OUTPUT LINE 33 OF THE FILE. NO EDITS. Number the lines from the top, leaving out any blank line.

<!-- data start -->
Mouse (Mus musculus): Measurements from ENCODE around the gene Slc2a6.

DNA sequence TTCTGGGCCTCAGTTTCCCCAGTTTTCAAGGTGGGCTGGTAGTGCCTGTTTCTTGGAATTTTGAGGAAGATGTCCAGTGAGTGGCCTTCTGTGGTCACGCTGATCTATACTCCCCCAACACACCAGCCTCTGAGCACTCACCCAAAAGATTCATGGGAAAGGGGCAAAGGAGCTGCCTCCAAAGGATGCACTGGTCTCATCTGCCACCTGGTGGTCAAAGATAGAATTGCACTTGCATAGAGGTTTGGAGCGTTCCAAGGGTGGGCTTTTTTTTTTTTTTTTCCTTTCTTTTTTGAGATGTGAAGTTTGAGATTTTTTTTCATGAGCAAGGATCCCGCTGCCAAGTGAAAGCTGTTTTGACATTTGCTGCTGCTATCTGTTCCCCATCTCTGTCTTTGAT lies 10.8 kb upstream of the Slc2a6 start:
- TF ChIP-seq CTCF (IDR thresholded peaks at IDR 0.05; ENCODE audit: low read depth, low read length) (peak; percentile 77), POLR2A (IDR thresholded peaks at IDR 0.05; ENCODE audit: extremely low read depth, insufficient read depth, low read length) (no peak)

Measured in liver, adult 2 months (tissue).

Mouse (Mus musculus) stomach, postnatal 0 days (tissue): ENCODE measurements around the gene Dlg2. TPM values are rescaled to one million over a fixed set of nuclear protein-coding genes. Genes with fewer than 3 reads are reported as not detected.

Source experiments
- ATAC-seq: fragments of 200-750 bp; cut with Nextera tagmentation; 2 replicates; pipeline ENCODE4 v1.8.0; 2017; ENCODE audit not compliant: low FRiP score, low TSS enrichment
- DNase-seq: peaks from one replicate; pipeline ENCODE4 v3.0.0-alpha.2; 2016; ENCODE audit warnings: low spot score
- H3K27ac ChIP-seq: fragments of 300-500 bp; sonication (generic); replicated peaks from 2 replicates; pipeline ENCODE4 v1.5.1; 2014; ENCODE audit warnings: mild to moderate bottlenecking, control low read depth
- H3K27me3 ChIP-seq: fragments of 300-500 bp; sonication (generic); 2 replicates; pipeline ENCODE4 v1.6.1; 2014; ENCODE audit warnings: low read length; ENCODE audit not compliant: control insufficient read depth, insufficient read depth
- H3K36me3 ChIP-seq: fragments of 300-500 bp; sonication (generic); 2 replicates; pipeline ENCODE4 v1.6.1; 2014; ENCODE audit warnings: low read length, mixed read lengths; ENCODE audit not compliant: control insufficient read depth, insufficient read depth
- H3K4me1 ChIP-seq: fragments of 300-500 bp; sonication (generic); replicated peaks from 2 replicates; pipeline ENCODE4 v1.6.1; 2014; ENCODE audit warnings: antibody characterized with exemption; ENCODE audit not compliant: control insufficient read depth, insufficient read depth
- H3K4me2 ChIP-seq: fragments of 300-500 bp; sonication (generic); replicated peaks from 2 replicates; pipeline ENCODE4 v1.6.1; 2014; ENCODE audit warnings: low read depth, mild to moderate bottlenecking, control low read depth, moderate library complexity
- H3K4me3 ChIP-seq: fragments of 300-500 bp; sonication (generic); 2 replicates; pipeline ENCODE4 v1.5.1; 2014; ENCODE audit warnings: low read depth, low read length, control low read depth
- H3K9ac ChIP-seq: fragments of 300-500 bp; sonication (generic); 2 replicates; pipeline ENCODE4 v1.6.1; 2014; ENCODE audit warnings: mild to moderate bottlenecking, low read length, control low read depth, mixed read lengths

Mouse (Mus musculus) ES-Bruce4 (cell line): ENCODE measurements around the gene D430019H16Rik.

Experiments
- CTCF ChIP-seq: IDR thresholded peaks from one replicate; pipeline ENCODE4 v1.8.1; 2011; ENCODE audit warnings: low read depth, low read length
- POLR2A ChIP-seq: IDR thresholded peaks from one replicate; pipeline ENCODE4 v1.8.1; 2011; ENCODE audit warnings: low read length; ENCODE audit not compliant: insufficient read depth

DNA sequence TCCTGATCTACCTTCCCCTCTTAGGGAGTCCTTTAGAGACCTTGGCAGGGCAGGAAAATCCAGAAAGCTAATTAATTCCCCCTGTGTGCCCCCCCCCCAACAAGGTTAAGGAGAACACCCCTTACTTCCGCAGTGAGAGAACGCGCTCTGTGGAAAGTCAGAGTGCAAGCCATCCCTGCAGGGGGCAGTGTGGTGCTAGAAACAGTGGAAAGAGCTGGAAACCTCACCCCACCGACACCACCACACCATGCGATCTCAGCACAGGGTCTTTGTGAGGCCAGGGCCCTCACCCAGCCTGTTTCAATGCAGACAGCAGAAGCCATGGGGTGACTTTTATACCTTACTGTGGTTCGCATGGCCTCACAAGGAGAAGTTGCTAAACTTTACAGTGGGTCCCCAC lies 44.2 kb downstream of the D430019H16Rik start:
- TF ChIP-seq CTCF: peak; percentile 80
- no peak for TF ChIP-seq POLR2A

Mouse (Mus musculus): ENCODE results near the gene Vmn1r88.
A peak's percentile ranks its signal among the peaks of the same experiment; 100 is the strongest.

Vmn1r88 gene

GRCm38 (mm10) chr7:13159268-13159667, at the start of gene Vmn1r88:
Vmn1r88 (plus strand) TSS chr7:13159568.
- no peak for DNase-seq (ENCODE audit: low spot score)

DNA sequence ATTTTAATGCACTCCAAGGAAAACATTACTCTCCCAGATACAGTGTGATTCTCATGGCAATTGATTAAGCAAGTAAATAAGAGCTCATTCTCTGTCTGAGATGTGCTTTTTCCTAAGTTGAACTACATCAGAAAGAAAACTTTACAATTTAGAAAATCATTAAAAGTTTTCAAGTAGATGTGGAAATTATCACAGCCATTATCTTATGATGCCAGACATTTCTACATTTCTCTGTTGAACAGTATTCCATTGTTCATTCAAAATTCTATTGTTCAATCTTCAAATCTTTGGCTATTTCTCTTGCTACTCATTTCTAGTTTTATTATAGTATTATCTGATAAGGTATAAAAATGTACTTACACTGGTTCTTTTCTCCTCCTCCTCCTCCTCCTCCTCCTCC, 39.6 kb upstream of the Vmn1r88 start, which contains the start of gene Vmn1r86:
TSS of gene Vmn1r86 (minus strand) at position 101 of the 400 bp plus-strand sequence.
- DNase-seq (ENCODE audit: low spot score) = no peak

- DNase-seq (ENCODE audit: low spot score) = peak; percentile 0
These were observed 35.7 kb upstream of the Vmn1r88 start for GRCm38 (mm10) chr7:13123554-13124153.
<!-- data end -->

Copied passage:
These were observed 35.7 kb upstream of the Vmn1r88 start for GRCm38 (mm10) chr7:13123554-13124153.